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Election 2020

Obama Does Not Endorse Biden Even After Joe’s Official ‘Go’ for 2020

Former president hasn't thrown his weight behind the man who served him as vice president — what does this mean?

It’s a question many people are asking: What’s up?

Barack Obama has so far withheld his endorsement of Joe Biden for the Democratic nomination for the 2020 presidential election, even after Biden officially launched his candidacy early Thursday morning with a “launch video” released online.

A statement shared through his spokeswoman, Katie Hill, noted the following: “President Obama has long said that selecting Joe Biden as his running mate in 2008 was one of the best decisions he ever made. He relied on the vice president’s knowledge, insight, and judgment throughout both campaign and the entire presidency. The two forged a special bond over the last 10 years and remain close today.”

Biden, 76, entered the race on Thursday more than 30 years after he announced his very first campaign for president.

This new campaign is Biden’s third for the presidency; he previously tried in 1988 and 2008.

“The core values of this nation, our standing in the world, our very democracy, everything that has made America — America — is at stake. That’s why today I’m announcing my candidacy for president of the United States,” Biden tweeted out early Thursday.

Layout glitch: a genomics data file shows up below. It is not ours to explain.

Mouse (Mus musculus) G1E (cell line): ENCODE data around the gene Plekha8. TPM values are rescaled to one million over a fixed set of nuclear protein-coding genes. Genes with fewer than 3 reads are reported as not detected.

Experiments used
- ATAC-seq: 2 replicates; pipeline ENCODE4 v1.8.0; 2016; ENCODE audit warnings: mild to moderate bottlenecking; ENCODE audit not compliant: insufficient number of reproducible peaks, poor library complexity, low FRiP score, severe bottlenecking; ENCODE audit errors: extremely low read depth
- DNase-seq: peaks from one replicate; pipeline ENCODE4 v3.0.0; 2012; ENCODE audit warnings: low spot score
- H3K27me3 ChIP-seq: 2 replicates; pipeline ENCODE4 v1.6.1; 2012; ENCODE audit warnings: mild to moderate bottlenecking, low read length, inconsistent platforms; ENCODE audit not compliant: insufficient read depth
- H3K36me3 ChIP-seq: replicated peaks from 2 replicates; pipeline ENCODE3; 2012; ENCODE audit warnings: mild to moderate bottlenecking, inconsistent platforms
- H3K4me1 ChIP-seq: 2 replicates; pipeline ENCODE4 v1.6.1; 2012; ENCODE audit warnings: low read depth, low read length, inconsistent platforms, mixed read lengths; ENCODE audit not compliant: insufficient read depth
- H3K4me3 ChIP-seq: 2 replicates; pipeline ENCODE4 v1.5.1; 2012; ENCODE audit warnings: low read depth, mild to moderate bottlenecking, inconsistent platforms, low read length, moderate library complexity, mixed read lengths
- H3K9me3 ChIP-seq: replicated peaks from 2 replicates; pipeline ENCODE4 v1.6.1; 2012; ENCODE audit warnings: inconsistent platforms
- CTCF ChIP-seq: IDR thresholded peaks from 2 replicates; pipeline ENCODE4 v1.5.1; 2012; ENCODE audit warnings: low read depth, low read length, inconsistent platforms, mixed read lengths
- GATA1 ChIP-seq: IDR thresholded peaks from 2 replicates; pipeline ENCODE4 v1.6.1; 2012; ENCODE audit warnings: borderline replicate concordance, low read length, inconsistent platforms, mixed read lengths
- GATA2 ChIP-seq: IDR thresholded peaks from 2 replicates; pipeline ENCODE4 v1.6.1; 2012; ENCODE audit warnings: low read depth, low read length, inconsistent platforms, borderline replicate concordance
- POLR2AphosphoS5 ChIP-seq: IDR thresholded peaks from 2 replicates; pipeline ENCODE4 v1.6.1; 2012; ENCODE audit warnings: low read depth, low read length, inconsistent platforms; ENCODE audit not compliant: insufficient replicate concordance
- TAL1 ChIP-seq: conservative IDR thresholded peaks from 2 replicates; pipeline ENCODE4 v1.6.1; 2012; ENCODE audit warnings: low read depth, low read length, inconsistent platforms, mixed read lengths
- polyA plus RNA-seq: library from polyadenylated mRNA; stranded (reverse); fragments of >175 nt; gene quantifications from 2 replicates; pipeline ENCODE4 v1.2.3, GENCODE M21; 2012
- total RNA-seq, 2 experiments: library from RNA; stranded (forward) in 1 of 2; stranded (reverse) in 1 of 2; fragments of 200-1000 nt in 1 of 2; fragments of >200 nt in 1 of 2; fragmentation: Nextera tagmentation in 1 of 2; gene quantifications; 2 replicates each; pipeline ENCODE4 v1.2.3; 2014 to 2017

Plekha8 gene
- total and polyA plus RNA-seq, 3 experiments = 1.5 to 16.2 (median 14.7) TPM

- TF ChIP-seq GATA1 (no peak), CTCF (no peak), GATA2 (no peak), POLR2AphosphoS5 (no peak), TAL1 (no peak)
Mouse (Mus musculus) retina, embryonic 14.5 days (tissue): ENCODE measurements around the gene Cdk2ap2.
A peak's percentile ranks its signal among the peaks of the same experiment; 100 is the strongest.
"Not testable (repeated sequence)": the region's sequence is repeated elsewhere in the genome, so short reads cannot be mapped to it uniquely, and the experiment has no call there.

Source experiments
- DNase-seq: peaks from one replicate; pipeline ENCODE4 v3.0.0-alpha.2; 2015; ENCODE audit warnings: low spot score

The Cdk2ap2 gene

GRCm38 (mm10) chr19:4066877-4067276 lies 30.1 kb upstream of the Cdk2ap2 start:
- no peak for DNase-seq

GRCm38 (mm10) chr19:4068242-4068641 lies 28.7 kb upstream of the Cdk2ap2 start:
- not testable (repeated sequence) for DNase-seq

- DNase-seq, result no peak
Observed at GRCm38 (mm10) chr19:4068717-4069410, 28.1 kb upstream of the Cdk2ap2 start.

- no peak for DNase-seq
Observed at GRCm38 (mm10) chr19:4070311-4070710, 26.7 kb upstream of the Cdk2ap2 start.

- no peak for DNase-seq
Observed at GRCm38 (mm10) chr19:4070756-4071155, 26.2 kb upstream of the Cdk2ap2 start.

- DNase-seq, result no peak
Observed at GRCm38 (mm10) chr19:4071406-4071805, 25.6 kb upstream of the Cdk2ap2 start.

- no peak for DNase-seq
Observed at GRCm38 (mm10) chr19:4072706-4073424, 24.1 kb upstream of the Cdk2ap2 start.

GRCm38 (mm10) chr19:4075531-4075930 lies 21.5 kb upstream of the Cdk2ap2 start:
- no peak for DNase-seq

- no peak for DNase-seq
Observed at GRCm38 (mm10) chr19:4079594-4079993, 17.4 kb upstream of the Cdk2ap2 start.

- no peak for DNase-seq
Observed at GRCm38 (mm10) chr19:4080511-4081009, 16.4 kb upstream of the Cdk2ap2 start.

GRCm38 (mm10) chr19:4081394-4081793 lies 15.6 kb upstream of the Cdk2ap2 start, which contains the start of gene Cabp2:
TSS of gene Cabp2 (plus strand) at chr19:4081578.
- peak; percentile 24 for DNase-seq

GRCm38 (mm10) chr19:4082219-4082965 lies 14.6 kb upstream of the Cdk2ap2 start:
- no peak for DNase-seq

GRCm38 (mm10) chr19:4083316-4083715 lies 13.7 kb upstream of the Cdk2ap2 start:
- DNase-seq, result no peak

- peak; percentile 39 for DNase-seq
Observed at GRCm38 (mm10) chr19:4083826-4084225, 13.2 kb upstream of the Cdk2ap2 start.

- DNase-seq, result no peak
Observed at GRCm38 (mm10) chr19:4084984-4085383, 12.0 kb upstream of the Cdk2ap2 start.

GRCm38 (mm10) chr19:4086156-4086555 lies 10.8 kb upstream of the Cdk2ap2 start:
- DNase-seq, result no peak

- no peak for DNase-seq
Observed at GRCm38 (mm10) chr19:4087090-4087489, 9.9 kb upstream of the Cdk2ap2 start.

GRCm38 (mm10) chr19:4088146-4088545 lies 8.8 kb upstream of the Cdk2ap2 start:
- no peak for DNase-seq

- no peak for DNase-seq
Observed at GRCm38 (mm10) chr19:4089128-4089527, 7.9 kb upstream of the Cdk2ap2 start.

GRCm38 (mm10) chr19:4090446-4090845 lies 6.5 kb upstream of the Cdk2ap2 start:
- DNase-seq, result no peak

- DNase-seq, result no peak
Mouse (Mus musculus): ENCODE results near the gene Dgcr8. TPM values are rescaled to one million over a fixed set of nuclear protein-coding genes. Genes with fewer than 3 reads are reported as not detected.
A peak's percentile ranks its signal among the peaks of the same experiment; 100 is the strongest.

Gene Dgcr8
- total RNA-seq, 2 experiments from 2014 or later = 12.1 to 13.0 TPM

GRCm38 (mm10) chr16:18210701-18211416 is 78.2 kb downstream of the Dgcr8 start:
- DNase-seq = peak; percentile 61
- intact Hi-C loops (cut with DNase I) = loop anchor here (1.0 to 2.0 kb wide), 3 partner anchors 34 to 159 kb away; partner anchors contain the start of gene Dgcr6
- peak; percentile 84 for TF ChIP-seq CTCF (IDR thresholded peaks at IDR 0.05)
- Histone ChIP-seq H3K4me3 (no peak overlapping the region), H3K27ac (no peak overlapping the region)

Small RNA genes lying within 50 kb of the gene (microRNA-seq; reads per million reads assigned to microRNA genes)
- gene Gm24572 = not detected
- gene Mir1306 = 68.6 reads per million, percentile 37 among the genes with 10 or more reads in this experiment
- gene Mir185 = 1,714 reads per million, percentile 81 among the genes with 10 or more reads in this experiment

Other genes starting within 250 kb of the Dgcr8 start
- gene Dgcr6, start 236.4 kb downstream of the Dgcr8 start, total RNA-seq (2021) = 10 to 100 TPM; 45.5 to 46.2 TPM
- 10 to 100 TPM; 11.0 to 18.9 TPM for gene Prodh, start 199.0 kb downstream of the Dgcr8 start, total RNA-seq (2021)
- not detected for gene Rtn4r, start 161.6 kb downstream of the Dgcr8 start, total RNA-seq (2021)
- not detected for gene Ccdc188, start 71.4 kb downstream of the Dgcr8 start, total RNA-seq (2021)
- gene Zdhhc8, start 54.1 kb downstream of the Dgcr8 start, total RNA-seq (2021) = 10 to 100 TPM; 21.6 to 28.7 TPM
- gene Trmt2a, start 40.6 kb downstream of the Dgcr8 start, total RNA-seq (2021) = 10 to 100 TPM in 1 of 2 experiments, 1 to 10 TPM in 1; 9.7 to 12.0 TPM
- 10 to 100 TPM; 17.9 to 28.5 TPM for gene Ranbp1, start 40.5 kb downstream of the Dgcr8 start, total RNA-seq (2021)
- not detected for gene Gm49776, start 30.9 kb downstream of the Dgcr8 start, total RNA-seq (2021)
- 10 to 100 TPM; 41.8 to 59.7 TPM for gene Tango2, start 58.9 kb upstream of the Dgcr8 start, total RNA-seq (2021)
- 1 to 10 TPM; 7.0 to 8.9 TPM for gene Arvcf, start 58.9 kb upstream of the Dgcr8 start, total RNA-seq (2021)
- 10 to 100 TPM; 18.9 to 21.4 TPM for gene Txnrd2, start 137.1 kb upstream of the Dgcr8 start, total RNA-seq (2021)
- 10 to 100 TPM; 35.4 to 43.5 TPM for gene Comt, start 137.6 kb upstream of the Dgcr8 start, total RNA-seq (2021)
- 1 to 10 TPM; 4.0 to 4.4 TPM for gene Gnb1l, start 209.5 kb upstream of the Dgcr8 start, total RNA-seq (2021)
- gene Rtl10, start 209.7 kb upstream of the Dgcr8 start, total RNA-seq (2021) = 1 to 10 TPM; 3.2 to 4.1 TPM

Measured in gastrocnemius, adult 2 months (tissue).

Related: Biden Officially Announces His Bid for 2020 with an Online Video

In his launch video, the former senator from Delaware mentioned the 2017 clashes in Charlottesville, Virginia, at a large white nationalist rally — and suggested he had big problems with President Donald Trump’s statement at the time that “there were some very fine people on both sides.”

Despite his wide name recognition within the ultra-crowded Democrat field, Biden already faces fundraising challenges, among other challenges.

Biden, 76, is entering the race with absolutely no campaign dollars — and he’ll need to raise at least $100,000 per day until Christmas Day if he wants to match the amount of money that Sen. Bernie Sanders (I-Vt.), the current frontrunner, or so it seems, banked by April 1, The New York Times reported this week.

Some people close to Biden, Time magazine reported, are worried about the rocky rollout for this run. “I’ve never seen anything so half-assed,” one former Biden aide said bluntly last week. “They’re improvising and doing last-minute planning … This should make everyone very nervous.”

Another former aide told the publication, “The guy’s best day is the day he announces. Everything after that gets worse.”

However, Robert Wolf, a former economic adviser to Obama, said on Fox News’ “Fox & Friends” on Thursday morning, “There’s going to be a ton of people who give [campaign donations] to Joe.”

He stressed Biden’s strong name recognition amid an overflowing field of candidates on the Democratic side — a field that right now numbers 20 people.

Even so, all those charges that Biden touched, hugged and kissed a variety of women without their permission are still hanging out there — something that even a video Biden put out recently about better respecting other people’s “personal space” hasn’t so far quelled.